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SeaWorld Hopes New Orca Habitats Will Stem A Tide Of Criticism

Thu, 09/11/2014 - 5:27pm

The theme park says a 2013 documentary critical of its captive orca attraction has hurt its bottom line. Now, it's pushing back with a social media campaign and plans for new habitats for its whales.

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Fossil Of 'Jaggermeryx' Found Namesake In Another Stone

Thu, 09/11/2014 - 3:23pm

Scientists have named an extinct pig-like creature with big lips after Mick Jagger. Their findings will be published in the September issue of the Journal of Paleontology.

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Some Things You Can Do In Your Sleep, Literally

Thu, 09/11/2014 - 12:32pm

For those who think there are not enough hours in the day, researchers may have just offered you a solution. The brain can continue tasks even while asleep, a study finds. Texting not included, alas.

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Why The U.S. Chills Its Eggs And Most Of The World Doesn't

Thu, 09/11/2014 - 11:31am

In many countries, eggs aren't refrigerated and they're still considered safe to eat. But in the U.S., we have to chill them, because we've washed away the cuticle that protects them from bacteria.

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Ozone Levels Bounce Back, Showing First Increase In 35 Years

Thu, 09/11/2014 - 9:37am

NASA says that a ban on CFCs enacted in the 1980s has contributed to a 4 percent rebound since 2000 in atmospheric ozone in mid-northern latitudes.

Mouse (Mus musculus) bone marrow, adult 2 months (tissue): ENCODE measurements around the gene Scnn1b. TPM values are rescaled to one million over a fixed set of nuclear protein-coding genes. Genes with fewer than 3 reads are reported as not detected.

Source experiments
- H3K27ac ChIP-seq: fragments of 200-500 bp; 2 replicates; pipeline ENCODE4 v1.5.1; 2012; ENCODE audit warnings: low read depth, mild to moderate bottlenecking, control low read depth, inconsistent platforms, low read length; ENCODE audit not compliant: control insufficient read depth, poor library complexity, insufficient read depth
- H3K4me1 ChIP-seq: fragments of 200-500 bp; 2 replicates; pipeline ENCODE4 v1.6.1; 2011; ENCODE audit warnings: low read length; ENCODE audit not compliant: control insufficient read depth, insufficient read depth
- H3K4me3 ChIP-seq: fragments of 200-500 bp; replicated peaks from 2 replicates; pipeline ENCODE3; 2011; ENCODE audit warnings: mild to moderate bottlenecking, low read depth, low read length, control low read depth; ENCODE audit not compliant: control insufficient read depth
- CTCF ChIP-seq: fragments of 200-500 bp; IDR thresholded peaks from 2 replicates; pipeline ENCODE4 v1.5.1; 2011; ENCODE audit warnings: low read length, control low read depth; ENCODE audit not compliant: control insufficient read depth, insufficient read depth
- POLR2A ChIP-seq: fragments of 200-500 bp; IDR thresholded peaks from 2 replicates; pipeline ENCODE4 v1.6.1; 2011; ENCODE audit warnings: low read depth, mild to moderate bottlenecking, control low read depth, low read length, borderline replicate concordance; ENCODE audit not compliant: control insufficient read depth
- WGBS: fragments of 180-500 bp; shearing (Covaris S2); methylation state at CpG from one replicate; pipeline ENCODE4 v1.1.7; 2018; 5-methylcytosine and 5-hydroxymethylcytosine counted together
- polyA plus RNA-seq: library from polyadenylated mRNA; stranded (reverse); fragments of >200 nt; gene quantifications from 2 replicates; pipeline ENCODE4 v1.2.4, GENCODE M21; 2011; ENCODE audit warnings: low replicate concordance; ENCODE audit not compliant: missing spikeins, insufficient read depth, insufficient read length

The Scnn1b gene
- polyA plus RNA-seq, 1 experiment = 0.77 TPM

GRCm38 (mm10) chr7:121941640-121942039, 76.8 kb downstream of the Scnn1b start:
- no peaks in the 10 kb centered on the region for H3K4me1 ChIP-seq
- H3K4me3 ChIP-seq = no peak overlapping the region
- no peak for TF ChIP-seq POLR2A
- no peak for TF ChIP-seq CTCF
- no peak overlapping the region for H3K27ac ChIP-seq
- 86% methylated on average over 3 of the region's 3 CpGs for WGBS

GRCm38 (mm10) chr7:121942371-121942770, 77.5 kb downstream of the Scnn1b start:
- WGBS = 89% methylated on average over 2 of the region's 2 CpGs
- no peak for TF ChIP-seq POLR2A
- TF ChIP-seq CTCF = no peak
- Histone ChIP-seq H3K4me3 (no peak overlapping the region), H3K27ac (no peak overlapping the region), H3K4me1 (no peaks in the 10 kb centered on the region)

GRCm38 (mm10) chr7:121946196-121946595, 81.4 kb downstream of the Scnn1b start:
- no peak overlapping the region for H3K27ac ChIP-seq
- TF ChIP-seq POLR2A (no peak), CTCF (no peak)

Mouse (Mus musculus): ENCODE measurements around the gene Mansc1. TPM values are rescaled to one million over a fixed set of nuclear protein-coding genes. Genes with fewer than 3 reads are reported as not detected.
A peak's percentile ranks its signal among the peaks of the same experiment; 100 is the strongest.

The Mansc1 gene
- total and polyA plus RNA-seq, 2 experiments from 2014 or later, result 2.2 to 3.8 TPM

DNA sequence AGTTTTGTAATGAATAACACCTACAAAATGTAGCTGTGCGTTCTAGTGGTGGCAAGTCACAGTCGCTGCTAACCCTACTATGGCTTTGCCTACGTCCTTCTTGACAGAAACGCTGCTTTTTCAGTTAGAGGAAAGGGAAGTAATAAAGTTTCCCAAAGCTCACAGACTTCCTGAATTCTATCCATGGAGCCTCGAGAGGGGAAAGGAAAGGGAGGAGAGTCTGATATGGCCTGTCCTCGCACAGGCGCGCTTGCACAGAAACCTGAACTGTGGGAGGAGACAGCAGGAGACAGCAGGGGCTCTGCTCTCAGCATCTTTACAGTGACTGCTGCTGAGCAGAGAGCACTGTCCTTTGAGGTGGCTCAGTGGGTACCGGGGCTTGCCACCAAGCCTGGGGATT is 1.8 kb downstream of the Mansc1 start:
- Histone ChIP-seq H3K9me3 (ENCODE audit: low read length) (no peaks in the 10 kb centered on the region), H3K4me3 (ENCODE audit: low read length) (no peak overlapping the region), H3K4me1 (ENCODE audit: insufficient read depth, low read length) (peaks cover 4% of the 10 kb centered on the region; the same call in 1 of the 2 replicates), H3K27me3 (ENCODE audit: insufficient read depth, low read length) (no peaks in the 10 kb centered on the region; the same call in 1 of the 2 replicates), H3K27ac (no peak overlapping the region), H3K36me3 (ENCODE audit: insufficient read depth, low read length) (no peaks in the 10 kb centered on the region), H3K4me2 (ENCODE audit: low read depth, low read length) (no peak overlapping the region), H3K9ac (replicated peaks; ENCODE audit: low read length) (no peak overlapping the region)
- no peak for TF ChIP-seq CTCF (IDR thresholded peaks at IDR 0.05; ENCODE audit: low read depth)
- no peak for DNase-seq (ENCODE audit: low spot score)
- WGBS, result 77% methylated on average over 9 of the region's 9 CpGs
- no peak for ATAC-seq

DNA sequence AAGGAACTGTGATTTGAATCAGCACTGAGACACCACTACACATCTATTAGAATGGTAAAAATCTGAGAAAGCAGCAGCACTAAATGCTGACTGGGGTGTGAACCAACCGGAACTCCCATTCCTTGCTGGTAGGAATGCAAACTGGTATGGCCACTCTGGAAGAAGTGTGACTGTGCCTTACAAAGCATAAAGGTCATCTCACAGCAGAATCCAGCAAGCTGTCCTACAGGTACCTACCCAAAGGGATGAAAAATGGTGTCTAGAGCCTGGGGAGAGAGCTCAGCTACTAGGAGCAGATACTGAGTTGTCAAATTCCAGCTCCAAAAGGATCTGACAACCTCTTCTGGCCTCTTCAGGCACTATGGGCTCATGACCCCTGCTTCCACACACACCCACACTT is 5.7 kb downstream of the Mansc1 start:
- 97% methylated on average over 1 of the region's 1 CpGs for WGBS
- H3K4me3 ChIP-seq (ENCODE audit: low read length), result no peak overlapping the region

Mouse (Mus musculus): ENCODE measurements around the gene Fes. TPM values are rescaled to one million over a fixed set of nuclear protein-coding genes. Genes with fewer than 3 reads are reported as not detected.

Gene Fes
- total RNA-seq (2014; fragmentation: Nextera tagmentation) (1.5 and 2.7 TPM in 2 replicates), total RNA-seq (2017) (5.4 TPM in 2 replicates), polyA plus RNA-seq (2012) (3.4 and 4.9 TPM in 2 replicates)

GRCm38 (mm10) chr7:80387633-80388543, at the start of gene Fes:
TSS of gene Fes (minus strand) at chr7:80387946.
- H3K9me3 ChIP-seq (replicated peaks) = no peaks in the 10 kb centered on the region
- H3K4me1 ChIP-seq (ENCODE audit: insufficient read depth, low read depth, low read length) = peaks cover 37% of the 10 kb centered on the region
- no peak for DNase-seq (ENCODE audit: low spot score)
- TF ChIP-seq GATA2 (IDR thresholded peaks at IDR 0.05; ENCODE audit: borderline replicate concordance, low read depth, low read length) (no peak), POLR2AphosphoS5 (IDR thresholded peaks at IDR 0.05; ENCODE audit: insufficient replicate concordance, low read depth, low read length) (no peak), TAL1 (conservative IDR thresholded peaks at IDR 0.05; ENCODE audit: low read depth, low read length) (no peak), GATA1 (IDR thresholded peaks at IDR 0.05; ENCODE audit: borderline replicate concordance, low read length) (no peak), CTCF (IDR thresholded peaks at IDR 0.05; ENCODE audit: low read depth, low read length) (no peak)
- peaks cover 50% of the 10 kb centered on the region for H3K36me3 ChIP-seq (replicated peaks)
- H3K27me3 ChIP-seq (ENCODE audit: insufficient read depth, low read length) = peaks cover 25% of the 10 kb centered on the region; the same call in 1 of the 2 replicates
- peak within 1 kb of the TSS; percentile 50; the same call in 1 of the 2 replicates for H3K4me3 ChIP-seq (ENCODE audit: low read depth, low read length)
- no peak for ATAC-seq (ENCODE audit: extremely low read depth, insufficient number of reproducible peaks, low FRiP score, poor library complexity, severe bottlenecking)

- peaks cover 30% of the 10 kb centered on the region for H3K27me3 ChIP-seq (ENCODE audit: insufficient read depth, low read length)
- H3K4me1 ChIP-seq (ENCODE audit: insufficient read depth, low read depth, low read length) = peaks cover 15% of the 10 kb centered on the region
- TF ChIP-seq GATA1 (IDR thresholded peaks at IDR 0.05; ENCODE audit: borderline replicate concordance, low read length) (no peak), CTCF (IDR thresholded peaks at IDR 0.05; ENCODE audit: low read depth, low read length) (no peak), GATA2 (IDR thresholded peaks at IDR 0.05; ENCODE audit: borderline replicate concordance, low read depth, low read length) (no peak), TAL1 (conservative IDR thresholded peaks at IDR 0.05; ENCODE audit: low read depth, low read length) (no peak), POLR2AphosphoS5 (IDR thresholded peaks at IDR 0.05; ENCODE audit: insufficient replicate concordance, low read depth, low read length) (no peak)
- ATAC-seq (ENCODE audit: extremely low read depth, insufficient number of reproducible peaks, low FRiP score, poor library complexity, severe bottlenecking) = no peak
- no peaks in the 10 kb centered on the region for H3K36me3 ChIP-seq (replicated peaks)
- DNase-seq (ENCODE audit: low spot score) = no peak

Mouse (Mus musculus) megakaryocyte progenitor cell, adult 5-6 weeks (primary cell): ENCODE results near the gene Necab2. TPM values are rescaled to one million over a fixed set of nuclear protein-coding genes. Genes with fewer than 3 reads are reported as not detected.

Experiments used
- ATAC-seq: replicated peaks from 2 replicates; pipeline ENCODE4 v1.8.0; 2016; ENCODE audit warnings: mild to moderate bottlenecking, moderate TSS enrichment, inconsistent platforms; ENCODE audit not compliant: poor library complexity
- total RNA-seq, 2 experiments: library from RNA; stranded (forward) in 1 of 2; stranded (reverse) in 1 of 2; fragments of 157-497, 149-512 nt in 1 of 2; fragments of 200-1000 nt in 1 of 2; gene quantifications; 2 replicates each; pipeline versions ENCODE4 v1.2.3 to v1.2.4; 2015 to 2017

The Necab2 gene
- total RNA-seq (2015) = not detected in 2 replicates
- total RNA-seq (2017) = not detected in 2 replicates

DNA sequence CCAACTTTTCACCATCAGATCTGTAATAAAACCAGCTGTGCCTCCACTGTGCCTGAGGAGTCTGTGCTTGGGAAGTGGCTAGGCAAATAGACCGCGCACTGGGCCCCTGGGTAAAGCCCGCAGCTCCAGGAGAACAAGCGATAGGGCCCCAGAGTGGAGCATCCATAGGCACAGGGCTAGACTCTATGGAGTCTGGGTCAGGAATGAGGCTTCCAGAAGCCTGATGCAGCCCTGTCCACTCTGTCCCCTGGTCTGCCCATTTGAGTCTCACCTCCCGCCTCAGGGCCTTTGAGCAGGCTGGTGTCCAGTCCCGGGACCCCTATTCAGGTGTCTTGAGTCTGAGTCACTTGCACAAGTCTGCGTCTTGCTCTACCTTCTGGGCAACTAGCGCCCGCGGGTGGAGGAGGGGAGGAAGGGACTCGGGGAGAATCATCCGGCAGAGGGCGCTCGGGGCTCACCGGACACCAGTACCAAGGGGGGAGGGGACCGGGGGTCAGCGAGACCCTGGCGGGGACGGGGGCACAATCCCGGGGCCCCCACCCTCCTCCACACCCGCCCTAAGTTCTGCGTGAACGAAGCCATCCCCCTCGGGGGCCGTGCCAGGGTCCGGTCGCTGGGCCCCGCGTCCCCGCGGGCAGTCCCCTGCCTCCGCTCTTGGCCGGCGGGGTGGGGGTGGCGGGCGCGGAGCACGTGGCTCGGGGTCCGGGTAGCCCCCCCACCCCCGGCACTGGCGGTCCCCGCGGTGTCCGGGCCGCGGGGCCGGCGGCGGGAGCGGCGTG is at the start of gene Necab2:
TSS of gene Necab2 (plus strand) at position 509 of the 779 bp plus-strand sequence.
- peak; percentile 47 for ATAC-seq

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Souls Tumbling In The Light

Wed, 09/10/2014 - 4:30pm

Every fall, birds head south and, around Sept. 11, New York sends two beams into the sky. When birds and lights collide, that could mean trouble — but New York is surprisingly gentle.

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Illegal Loggers Suspected In Death Of Peruvian Activist

Wed, 09/10/2014 - 3:28pm

Audie Cornish talks to geographer David Salisbury about his friend Edwin Chota. Chota — the Peruvian activist who advocated that land that was being illegally logged should be given to indigenous groups — was murdered deep in the Amazon jungle on Sept. 1. The murder was not reported until this week because of the remote location.

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The Comeback Of The Endangered Colorado Orange, An Apple

Wed, 09/10/2014 - 1:00pm

The Colorado Orange is no orange; it is an apple, with a unique texture and citrus taste. There's a new effort to bring it and other endangered Colorado apples back from the brink of extinction.

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Built In Better Times, University Labs Now Lack Research Funding

Wed, 09/10/2014 - 4:03am

When the National Institutes of Health budget doubled, some schools scrambled to build new laboratory buildings. But the funding has declined, leaving institutions struggling to pay for the buildings.